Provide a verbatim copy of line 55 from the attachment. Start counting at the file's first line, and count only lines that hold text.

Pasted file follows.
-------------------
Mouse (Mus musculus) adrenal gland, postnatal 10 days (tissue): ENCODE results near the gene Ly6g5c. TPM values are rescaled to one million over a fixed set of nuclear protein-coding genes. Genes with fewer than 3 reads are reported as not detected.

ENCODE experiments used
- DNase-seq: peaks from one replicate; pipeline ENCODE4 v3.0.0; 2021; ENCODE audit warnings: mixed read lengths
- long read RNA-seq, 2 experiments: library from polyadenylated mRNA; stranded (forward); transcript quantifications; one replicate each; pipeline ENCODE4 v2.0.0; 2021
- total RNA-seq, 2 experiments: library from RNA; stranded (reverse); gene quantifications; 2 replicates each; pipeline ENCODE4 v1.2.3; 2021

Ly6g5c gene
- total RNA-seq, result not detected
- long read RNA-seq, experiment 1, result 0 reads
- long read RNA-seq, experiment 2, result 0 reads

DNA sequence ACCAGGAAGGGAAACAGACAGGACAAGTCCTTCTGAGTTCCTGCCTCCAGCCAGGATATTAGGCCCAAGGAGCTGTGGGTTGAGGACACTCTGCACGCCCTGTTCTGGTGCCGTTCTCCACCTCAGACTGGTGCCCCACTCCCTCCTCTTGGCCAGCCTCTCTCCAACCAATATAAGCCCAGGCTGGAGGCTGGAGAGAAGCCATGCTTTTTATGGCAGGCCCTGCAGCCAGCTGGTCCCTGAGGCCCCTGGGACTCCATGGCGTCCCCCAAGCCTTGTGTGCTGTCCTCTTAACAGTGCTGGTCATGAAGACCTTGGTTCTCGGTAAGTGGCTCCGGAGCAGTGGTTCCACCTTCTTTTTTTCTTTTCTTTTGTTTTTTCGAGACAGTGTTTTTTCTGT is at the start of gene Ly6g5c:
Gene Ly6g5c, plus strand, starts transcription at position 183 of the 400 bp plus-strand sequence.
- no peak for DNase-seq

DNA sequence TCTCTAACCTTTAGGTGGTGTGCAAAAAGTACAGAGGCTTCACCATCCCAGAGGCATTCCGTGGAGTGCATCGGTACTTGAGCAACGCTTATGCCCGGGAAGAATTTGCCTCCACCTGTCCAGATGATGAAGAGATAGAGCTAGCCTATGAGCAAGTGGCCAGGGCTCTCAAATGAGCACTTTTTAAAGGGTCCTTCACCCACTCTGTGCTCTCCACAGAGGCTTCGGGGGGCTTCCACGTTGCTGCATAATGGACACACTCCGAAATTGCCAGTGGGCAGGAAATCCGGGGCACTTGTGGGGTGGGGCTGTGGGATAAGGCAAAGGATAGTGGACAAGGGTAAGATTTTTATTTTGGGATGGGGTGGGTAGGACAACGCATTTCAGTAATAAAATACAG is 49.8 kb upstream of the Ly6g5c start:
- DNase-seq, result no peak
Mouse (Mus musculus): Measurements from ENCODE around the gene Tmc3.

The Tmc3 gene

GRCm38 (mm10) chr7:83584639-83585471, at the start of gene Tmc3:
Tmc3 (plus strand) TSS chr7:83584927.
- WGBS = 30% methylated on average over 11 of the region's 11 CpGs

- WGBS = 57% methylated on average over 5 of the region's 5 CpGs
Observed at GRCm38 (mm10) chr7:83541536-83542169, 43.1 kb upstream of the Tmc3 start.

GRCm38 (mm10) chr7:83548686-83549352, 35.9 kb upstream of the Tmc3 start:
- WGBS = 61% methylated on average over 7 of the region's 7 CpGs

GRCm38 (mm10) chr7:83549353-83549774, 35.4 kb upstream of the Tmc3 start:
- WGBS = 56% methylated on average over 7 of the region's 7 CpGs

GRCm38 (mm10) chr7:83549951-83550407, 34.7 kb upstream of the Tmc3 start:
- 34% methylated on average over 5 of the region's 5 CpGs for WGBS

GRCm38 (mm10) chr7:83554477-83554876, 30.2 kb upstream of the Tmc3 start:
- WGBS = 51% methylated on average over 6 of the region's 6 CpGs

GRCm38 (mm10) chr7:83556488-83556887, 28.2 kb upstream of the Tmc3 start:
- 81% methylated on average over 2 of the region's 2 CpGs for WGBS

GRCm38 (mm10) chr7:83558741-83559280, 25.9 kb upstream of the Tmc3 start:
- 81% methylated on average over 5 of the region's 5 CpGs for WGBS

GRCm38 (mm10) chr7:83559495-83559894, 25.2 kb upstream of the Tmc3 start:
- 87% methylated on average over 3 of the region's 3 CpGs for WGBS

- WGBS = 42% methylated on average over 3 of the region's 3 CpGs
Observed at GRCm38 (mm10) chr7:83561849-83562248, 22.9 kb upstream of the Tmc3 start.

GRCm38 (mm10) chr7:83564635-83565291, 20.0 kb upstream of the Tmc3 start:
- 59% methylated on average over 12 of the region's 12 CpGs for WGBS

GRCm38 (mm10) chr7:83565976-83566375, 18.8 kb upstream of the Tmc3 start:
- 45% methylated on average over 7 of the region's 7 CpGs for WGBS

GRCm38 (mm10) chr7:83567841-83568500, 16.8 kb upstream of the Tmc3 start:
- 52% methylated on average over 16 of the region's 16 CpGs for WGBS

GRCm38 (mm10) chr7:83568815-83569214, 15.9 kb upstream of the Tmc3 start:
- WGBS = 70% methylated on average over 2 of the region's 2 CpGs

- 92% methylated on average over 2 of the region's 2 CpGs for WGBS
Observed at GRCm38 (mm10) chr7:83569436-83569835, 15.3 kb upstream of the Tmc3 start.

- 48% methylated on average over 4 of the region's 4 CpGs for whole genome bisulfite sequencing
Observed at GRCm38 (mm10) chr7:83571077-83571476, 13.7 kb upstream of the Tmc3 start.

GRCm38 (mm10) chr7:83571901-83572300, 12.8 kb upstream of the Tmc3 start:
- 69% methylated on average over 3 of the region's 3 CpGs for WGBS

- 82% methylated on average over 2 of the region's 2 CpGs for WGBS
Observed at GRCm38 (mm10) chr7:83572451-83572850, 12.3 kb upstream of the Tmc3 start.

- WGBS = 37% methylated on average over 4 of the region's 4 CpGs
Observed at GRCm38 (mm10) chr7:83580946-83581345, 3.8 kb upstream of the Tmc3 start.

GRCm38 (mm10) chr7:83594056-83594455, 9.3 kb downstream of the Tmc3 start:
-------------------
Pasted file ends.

Observed at GRCm38 (mm10) chr7:83580946-83581345, 3.8 kb upstream of the Tmc3 start.